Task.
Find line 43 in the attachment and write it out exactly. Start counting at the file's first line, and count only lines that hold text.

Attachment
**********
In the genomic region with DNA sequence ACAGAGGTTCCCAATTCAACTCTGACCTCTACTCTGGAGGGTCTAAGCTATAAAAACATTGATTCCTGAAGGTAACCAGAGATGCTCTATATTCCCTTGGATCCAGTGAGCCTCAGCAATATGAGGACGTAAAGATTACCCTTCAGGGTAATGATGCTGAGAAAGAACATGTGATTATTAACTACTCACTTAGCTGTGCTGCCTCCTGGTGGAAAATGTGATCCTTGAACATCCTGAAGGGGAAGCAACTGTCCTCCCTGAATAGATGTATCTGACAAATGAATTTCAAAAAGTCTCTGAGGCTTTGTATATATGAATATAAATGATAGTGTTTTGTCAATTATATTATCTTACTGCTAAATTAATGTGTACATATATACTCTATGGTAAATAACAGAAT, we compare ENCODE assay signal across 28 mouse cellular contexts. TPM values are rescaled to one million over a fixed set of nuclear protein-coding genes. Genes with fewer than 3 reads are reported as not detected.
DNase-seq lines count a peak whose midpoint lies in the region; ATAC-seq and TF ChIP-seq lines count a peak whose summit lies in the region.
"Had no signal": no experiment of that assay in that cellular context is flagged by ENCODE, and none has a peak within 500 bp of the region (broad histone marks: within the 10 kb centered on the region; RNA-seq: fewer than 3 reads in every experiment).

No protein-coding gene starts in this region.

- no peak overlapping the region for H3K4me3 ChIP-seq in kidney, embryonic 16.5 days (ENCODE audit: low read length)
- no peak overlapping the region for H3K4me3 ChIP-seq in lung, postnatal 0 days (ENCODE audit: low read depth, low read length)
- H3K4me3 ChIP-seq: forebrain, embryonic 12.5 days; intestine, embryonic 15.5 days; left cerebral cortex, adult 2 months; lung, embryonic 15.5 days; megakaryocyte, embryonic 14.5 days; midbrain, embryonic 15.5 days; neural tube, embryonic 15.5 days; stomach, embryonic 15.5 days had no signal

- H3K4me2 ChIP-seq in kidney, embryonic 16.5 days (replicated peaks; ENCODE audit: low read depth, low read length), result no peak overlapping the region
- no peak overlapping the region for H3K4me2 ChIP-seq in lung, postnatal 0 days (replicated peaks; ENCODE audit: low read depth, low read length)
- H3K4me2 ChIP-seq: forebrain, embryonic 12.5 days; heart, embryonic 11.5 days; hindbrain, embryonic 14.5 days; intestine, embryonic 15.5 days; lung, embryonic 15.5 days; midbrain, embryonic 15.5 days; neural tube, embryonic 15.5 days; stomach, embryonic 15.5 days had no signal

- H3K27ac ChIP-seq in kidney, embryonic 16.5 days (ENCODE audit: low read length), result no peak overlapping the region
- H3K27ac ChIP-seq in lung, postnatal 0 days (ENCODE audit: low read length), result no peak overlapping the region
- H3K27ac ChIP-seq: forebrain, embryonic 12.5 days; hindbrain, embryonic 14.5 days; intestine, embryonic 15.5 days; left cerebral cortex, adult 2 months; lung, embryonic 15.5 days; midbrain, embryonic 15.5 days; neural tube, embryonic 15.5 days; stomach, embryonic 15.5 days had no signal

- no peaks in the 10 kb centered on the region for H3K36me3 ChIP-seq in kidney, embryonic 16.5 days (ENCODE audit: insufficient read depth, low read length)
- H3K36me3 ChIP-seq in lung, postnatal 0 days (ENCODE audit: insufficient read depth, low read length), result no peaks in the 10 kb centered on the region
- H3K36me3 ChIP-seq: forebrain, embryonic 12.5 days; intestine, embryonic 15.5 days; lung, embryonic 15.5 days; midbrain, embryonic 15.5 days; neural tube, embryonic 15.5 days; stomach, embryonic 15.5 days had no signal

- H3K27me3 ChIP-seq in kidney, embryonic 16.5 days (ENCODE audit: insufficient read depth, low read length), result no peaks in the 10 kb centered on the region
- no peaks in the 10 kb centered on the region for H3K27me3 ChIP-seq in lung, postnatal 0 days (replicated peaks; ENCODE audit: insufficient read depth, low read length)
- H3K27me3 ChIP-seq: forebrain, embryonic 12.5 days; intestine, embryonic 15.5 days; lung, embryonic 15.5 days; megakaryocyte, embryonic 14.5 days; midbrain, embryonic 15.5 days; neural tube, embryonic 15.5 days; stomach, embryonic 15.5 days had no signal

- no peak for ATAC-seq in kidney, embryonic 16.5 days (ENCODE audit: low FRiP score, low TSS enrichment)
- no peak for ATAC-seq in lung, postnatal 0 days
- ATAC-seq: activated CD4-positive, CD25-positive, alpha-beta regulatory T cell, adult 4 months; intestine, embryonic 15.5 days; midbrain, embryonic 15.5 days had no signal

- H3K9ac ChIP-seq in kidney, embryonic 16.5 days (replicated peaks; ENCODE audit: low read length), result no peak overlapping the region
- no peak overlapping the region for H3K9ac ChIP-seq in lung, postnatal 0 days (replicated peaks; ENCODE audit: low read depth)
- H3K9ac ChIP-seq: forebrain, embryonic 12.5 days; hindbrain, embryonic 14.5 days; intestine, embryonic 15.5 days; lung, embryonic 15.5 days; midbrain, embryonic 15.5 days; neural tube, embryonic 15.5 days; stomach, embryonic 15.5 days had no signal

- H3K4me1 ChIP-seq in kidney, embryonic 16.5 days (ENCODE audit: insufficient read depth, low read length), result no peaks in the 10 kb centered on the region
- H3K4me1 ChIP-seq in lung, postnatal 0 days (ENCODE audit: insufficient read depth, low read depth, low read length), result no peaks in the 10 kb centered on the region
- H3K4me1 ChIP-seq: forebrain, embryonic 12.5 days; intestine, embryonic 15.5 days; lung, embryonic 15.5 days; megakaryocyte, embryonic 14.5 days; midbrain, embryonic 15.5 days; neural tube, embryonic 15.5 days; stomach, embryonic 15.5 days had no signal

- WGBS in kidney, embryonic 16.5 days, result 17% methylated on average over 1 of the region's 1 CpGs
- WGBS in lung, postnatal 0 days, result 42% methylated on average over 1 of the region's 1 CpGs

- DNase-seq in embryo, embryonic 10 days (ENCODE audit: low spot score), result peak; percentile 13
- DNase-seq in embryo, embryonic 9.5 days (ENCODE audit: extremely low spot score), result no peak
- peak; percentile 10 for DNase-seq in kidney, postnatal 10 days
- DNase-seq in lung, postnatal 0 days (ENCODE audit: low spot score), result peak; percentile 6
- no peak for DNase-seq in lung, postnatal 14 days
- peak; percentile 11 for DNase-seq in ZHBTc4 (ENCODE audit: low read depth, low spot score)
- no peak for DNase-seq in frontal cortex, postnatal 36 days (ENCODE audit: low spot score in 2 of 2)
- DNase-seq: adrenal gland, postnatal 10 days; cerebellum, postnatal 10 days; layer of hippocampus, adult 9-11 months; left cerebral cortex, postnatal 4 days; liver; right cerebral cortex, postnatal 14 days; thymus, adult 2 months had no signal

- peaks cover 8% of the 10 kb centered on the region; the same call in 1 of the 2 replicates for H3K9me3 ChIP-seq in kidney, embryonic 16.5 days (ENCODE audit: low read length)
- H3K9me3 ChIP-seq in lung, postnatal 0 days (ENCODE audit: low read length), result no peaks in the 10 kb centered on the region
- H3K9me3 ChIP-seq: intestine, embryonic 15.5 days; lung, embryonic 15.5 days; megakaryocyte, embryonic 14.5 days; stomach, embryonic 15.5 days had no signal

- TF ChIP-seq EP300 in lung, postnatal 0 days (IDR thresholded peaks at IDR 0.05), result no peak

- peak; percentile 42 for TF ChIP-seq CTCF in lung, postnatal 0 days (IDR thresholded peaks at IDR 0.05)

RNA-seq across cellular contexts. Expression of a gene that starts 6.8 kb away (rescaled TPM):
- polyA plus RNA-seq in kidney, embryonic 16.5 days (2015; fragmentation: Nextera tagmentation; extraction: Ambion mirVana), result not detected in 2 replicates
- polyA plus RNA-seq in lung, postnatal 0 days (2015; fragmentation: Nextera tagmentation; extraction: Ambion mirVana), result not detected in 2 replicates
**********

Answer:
- peak; percentile 42 for TF ChIP-seq CTCF in lung, postnatal 0 days (IDR thresholded peaks at IDR 0.05)